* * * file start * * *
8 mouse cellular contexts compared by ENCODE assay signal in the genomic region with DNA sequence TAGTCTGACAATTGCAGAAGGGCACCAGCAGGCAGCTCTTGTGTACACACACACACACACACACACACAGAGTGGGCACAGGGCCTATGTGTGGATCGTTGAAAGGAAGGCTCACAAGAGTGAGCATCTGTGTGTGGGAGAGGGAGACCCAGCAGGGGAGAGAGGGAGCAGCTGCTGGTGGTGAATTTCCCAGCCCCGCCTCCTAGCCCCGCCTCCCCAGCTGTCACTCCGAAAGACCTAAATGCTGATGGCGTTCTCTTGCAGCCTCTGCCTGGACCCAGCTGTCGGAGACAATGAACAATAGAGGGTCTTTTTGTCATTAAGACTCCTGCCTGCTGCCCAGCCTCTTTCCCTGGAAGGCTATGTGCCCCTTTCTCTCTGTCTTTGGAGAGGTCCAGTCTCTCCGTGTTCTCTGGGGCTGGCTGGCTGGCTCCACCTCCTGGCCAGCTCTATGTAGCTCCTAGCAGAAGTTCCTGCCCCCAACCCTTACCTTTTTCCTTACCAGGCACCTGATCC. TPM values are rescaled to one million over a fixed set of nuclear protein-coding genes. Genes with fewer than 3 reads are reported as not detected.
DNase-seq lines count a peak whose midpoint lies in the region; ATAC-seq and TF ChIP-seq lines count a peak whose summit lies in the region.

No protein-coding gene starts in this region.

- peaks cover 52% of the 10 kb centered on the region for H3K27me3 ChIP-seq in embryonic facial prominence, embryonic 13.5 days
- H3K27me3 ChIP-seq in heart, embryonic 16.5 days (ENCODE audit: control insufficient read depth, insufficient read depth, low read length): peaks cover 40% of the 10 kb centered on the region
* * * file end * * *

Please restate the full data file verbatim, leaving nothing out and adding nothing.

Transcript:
8 mouse cellular contexts compared by ENCODE assay signal in the genomic region with DNA sequence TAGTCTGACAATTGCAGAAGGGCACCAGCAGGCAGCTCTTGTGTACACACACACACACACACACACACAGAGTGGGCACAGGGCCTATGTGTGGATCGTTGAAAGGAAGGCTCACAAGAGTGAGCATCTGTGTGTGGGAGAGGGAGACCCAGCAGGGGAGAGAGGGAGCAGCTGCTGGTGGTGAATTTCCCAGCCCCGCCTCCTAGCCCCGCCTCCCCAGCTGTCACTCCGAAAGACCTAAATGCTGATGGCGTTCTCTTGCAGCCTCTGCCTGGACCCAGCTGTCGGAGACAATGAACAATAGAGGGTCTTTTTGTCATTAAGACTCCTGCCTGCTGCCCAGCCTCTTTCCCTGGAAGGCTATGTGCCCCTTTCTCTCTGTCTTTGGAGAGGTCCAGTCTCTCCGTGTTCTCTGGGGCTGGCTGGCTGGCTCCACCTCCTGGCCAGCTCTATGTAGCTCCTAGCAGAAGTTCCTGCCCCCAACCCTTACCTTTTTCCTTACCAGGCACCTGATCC. TPM values are rescaled to one million over a fixed set of nuclear protein-coding genes. Genes with fewer than 3 reads are reported as not detected.
DNase-seq lines count a peak whose midpoint lies in the region; ATAC-seq and TF ChIP-seq lines count a peak whose summit lies in the region.

No protein-coding gene starts in this region.

- peaks cover 52% of the 10 kb centered on the region for H3K27me3 ChIP-seq in embryonic facial prominence, embryonic 13.5 days
- H3K27me3 ChIP-seq in heart, embryonic 16.5 days (ENCODE audit: control insufficient read depth, insufficient read depth, low read length): peaks cover 40% of the 10 kb centered on the region